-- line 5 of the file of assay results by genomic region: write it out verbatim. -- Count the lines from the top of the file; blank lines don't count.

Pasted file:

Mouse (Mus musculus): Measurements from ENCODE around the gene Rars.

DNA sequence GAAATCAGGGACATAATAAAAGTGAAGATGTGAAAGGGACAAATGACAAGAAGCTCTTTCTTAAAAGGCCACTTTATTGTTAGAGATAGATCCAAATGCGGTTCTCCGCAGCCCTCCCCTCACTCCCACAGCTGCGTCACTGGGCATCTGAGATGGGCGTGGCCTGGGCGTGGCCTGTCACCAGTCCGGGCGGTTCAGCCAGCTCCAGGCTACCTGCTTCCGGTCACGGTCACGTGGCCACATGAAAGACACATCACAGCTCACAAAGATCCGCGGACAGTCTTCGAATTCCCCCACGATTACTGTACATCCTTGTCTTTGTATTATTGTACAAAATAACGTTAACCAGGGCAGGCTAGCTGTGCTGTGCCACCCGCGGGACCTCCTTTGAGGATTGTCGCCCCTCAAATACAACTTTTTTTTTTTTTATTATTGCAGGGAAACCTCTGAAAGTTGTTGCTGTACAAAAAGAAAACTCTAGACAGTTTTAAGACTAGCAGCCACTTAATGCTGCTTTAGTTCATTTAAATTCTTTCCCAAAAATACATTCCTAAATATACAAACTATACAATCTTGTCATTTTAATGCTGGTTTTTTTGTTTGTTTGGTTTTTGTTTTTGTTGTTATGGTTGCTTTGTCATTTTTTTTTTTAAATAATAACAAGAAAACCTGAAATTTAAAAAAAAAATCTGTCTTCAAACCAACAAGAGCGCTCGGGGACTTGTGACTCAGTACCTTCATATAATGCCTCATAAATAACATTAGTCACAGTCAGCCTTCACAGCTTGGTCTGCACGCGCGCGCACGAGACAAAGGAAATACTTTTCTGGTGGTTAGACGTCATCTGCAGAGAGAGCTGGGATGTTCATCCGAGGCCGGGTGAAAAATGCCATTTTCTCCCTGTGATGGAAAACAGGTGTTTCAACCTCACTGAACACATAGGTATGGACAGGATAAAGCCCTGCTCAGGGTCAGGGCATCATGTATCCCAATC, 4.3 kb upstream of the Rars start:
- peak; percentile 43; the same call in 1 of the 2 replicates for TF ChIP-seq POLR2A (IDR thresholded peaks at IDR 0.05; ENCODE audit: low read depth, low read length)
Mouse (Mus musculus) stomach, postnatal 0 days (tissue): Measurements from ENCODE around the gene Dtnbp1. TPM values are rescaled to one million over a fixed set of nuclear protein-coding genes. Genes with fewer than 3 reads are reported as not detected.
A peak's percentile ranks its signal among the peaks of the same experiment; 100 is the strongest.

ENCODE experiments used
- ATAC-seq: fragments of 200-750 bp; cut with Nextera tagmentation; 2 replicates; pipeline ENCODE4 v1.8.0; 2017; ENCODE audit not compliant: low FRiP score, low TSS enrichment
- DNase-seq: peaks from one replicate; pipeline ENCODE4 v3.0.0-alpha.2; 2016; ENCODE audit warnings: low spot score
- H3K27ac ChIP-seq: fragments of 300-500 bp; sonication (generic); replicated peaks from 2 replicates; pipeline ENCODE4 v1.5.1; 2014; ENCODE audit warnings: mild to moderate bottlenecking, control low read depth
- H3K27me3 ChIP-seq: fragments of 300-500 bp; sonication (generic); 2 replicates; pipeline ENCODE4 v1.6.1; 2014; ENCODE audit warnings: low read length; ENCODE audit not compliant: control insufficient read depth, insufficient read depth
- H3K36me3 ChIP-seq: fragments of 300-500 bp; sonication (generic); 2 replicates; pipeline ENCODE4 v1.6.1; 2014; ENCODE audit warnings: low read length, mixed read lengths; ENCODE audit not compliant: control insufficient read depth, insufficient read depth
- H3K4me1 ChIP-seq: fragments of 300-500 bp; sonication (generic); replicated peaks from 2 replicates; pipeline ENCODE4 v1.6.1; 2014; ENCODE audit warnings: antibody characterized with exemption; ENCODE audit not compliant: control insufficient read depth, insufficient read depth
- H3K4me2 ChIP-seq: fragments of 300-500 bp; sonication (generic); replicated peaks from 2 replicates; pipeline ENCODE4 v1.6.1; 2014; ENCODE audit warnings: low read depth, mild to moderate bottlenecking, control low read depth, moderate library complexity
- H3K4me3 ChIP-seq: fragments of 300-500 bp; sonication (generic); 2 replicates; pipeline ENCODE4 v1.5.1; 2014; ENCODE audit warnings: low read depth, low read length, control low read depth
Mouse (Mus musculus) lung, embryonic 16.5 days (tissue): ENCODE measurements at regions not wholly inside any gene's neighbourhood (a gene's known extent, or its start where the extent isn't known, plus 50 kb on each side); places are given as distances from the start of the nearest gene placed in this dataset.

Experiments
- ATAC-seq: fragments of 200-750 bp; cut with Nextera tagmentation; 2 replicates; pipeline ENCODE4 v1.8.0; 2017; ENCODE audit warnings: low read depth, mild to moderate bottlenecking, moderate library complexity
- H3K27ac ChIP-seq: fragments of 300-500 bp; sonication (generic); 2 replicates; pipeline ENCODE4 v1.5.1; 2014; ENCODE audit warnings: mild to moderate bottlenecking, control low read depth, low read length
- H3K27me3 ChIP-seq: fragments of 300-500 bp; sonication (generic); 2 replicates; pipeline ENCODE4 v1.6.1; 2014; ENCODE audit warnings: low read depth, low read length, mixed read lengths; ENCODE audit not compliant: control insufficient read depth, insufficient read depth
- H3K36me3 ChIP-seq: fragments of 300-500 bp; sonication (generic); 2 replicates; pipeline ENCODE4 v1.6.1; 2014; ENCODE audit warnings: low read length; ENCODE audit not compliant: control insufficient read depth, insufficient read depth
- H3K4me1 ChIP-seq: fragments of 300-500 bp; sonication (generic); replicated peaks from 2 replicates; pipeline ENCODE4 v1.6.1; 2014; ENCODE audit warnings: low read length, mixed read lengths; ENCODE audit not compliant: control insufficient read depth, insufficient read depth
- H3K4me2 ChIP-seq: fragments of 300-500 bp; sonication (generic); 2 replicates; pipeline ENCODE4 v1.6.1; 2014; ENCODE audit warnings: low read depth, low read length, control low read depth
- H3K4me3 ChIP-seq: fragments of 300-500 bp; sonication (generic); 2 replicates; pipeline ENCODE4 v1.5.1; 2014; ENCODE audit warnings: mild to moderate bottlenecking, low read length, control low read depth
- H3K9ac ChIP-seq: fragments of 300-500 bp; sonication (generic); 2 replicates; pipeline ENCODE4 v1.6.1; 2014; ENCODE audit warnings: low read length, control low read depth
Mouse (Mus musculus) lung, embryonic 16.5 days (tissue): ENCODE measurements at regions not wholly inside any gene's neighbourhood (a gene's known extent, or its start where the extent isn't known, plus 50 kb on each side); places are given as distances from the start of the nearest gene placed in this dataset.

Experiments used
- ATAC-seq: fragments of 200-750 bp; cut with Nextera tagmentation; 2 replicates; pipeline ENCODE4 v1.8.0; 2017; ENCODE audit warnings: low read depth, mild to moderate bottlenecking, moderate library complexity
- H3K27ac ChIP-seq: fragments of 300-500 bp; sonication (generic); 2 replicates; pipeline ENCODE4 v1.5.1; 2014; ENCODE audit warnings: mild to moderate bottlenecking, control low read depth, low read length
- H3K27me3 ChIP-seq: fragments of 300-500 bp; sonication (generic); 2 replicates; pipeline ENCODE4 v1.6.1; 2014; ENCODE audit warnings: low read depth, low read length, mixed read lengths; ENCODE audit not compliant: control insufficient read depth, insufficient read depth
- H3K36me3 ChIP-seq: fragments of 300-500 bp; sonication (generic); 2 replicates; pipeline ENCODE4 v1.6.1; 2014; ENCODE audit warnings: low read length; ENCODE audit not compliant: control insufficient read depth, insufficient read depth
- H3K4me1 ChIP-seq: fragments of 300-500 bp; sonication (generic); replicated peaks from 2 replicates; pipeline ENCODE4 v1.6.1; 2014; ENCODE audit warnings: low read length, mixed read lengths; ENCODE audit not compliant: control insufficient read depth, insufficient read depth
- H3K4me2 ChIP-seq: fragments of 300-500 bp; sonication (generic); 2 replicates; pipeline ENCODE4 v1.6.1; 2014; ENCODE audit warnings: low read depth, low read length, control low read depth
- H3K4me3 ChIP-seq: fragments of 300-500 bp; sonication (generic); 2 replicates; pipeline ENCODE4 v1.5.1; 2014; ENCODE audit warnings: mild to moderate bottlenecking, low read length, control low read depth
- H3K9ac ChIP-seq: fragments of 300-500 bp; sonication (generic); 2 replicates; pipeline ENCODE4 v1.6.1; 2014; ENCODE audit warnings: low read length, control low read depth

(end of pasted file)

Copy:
A peak's percentile ranks its signal among the peaks of the same experiment; 100 is the strongest.